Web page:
Re: “Efforts boost college success for low-income and minority students” (Katie Baird column, 5-23).
While complimenting worthy programs like the College Success Foundation and Palmer Scholars, Baird’s column unfortunately is misleading when discussing the effectiveness of federal college-access programs like TRIO and GEAR UP.
Baird refers to a recent policy brief, “Time for a Change: A New Federal Strategy to Prepare Disadvantaged Students for College,” which cites a Mathematica Policy study that has been disavowed as “seriously flawed” by the very Department of Education staff assigned to monitor it.
TRIO has been a vital part of college access and success for low-income students throughout Washington state. CSF has leveraged its investment in students by partnering with TRIO and GEAR UP programs locally. In fact, CSF’s director of College & Alumni Services serves on the regional TRIO board to strengthen this partnership.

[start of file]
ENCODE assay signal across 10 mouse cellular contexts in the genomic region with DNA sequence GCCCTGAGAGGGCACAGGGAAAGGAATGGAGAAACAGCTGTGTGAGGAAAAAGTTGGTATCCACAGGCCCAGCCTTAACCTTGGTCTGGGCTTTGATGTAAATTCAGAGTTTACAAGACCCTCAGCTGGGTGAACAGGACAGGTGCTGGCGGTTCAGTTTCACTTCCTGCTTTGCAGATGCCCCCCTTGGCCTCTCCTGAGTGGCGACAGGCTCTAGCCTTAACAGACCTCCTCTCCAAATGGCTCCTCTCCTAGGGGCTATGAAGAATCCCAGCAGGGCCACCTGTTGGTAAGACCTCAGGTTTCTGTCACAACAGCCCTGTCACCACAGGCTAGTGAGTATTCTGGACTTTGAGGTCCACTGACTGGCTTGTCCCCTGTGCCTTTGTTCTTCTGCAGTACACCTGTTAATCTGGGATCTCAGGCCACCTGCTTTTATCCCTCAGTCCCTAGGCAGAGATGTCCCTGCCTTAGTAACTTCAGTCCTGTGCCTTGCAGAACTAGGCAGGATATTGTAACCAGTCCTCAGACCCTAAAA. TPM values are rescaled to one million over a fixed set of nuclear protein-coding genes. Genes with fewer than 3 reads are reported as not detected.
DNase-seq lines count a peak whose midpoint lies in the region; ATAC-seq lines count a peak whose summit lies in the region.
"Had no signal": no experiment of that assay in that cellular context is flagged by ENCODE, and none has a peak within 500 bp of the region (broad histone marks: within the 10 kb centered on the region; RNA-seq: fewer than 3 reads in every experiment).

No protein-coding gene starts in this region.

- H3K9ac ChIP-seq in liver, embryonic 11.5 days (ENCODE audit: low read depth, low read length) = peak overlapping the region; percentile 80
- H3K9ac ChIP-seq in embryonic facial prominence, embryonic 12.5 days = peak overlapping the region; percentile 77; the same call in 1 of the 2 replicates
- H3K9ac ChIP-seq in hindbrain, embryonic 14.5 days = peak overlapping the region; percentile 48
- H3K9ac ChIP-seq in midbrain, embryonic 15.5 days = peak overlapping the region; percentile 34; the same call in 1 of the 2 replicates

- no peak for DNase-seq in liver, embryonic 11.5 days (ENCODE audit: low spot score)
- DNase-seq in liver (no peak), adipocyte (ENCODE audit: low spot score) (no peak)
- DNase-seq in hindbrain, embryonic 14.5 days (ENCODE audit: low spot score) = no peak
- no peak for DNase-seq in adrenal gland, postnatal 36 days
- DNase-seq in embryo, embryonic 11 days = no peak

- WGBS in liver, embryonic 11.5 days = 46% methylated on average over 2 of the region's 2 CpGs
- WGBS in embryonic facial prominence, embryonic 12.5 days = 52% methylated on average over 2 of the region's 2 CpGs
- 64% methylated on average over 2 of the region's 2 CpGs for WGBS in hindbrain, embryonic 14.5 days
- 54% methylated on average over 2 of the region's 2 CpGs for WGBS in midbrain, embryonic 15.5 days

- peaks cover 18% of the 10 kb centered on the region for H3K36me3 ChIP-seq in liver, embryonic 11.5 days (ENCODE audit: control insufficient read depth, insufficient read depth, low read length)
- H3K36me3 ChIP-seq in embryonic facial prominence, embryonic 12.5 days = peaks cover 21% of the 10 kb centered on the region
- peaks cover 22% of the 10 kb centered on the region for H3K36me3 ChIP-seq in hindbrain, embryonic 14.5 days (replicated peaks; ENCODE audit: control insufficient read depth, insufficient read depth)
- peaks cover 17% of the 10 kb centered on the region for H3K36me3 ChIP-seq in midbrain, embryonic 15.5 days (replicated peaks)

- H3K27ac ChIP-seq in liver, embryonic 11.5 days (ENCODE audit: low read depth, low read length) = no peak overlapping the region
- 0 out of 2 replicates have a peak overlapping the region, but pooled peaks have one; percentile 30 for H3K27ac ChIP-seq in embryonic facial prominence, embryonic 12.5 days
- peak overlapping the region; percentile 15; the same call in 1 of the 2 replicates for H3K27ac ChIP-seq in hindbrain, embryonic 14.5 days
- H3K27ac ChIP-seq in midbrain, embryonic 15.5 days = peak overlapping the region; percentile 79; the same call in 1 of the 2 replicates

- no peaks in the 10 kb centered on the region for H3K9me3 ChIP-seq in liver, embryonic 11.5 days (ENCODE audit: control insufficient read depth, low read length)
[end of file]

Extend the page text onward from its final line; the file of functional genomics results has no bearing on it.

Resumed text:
If Baird truly wants to see the effectiveness of TRIO programs in Tacoma, I invite her to look no further than her backyard. The University of Washington Tacoma has a partnership with a federal TRIO Talent Search grant serving 1,100 students in Tacoma and Bethel schools. Since inception in 2001, more than 90 percent of students in this program have graduated from high school and more than 70 percent have gone on to college.
I hope she would reconsider her stance on their future based on biased and faulty data in the Mathematica study. With the support of these programs, students for whom college was just a dream overcome obstacles to pursue a college education and achieve their full potential.